Second change is that when you do get an FHA loan you are charged an upfront premium usually a few thousand depending on the size of the loan, and this is part of the closing costs.  The upfront premium use to be 2.25% and now its down to 1% which is pretty cool for a first time home buyer so rather than paying $4,500.00 for a new loan now you only pay $2,000.00 for the premium and this was part of the one time cost to close a loan when getting an FHA loan making it easier for first time home buyers.

Keep in mind that FHA loans allow you to get into a home with as little as 3.5% down where Fannie Mae or Freddie Mac you could be looking at 10 to 20% down depending on the type of loan and your credit so you can buy a $200k home with as little as 7k down.  Or $20k down payment for the same home and for most the answer is obvious.

For now depending on how the loses are for FHA will also decide how expensive it can be to get into a home, FHA is authorized to increase monthly premiums as high at 1.55% so be grateful its only .90%.  Many in congress also want to increase the minimum from the current 3.5% to 5%.  But if the market is recovering, and too many increases and costs in getting a home will make it come to a stop, and affect the rest of the economy so whether you are in the market to buy a home or not it does affect you.

There are other changes such as a minimum fico score to get an FHA loan, which is significant since getting an FHA loan never required a score to begin with.  But the minimum FICO score is 500 but anyone with a score under 580 must put down a min. of 10% and anyone over 580 can qualify for a loan with as little as 3.5%.  But also keep in mind that even though FHA may allow the BANK to lend to someone with a score as low as 500 many banks may not accept a borrower with a score of less than 620, the banks just have that option to go that low to do a loan for someone with scores that low but more than likely most will not due to risks.  Even though the insurance will pay the bank for any losses, just like your car insurance you do not want to many too loses or accidents or your insurance company may drop you or jack your fees up and make it hard for you to stay with them. Same concept.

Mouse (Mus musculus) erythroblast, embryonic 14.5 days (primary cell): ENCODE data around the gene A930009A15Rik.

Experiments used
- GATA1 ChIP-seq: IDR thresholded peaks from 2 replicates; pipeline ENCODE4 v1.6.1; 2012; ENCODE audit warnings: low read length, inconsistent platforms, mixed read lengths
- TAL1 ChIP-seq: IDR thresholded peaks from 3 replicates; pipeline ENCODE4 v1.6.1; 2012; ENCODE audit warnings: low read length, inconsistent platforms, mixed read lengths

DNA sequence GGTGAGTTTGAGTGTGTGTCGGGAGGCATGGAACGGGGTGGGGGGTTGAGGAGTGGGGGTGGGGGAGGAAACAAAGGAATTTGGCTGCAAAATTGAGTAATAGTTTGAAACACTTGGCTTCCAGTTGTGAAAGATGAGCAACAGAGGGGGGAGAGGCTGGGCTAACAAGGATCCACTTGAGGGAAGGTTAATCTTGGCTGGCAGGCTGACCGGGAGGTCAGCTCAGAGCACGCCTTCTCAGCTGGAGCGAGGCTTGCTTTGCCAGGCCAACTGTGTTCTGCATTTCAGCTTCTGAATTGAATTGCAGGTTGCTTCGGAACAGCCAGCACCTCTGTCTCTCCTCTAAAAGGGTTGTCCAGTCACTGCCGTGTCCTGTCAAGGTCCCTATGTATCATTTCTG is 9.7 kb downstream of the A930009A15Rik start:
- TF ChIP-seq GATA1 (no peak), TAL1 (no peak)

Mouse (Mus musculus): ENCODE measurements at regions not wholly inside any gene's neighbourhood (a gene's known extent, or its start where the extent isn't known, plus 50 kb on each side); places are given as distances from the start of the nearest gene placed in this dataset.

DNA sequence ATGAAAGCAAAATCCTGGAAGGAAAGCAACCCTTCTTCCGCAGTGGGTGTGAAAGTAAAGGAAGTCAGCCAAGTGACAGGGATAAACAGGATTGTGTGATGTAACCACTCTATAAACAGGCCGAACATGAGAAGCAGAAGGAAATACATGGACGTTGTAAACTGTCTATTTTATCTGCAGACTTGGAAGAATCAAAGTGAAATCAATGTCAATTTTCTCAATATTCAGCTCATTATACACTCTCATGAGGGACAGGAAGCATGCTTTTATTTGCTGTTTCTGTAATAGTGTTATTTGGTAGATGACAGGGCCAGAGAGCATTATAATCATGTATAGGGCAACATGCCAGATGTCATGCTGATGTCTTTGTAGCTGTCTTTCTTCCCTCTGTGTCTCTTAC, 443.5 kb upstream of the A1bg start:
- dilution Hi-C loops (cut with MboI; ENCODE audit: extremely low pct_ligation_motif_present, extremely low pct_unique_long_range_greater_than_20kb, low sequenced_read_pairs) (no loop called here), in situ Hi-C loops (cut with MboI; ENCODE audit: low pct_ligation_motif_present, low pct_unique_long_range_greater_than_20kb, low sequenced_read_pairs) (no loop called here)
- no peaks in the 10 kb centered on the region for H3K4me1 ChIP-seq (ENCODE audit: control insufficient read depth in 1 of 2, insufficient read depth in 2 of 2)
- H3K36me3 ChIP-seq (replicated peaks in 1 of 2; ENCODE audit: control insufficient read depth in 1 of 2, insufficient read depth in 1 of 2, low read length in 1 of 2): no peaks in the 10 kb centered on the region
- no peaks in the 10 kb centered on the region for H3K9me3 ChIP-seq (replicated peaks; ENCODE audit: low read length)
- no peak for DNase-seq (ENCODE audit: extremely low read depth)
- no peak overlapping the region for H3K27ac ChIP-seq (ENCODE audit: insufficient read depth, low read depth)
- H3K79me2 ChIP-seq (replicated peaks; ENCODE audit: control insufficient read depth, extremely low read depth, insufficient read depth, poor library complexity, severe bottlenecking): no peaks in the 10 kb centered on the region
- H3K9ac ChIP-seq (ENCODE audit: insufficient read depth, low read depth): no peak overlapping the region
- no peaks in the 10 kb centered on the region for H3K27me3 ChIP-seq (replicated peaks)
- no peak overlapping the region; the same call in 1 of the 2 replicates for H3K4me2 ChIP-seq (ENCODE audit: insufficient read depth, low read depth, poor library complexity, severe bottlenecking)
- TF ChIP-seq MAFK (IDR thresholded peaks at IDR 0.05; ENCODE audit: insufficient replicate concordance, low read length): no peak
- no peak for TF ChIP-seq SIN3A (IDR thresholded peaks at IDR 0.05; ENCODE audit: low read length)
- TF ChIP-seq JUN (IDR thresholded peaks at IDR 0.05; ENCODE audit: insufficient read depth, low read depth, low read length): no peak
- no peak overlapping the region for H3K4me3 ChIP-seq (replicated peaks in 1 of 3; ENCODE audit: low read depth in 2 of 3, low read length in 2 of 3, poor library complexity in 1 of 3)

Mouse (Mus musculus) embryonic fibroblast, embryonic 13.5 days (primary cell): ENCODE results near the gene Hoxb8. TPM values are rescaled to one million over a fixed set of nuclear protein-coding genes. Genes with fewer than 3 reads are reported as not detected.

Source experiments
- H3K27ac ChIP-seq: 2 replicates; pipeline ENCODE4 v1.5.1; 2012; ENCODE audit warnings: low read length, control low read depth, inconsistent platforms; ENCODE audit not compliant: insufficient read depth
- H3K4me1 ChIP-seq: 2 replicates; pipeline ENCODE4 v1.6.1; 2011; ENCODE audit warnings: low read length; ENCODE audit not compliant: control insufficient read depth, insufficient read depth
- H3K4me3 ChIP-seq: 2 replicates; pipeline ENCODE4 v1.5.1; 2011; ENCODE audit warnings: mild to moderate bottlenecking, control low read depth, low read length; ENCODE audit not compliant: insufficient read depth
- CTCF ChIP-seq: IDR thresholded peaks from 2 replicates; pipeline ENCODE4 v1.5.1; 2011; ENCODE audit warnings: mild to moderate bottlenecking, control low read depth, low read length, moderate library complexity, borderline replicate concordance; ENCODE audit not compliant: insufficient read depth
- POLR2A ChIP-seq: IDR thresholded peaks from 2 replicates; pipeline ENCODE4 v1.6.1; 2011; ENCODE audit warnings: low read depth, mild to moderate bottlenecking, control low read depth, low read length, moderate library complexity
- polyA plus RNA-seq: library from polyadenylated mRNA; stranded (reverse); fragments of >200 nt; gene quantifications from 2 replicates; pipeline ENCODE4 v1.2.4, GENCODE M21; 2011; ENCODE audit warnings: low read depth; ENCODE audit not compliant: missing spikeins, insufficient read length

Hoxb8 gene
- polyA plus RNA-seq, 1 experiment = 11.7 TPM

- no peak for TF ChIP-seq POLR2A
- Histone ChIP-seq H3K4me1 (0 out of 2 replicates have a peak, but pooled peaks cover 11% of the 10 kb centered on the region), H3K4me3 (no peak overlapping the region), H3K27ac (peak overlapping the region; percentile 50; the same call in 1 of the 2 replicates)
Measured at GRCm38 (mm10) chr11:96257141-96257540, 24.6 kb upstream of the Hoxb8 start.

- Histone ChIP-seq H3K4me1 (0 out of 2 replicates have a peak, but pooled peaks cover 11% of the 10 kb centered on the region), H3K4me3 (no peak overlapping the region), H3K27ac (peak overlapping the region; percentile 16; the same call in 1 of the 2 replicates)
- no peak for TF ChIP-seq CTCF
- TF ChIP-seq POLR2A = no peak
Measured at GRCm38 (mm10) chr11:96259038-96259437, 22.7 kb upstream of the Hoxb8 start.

Rates are still pretty low and the costs of a loan are still reasonable but in time there maybe more changes to come and waiting for the perfect may never come.  But hopefully there are not too many changes, because the economy does rely on real estate activity to fuel it and making it harder to get lending will only slow things down or stall the recovery that I have yet to feel myself. 😉

For A FREE List Of Foreclosures & Pre Foreclosures On The Central Coast Click HERE

If you have any questions about buying a Santa Maria home for sale in the Santa Maria Real Estate market or any properties on the Central Coastand need to get a loan in Santa Maria, CA or any where in the state of so I California not just on the Central Coast, so I can do California home loans, and first time home buyer loans, as well as refinance home loans and just plain simple mortgage loans. So please contact me by sending me an email at: GenePerez@GMSLoans.net

I do also service all the nearby communities and other markets such as the Santa Ynez real estate market, Nipomo Real estate market, Arroyo Grande real estate market, Grover Beach Real Estate Market, and all other surrounding areas regarding the homes on the Central Coast.

my goal is to provide you with resources you need. I can also help in getting the financing for your home. If you have any suggestions or questions in how I can provide more or better

information please let me know. I have been helping my clients for the last 15 years on the Central Coast, Gene Perez – 805-448-7101 , DRE 01321588

ben sig


Important Disclaimer: Questions and answers provided on this website and by Gene Perez is to be considered general information, and is not intended to substitute for informed professional financial, tax, legal, investment, accounting, or other professional advice.

Gene Perez is Licensed Real Estate Broker for Valley Hills Realty and a mortgage broker for Greater Mortgage Solutions.

This blog and its content is copyright of Gene Perez 2010. All rights reserved. Any redistribution or reproduction of part or all of the contents in any form is prohibited other than the following: you may print or download to a local hard disk extracts for your personal and non-commercial use only. You may copy the content to individual third parties for their personal use, but only if you acknowledge Gene Perez as the source of the material You may not, except with our express written permission, distribute or commercially exploit the content. Nor may you transmit it or store it in any other website or other form of electronic retrieval system without obtaining Gene Perez’s

Bookmark and Share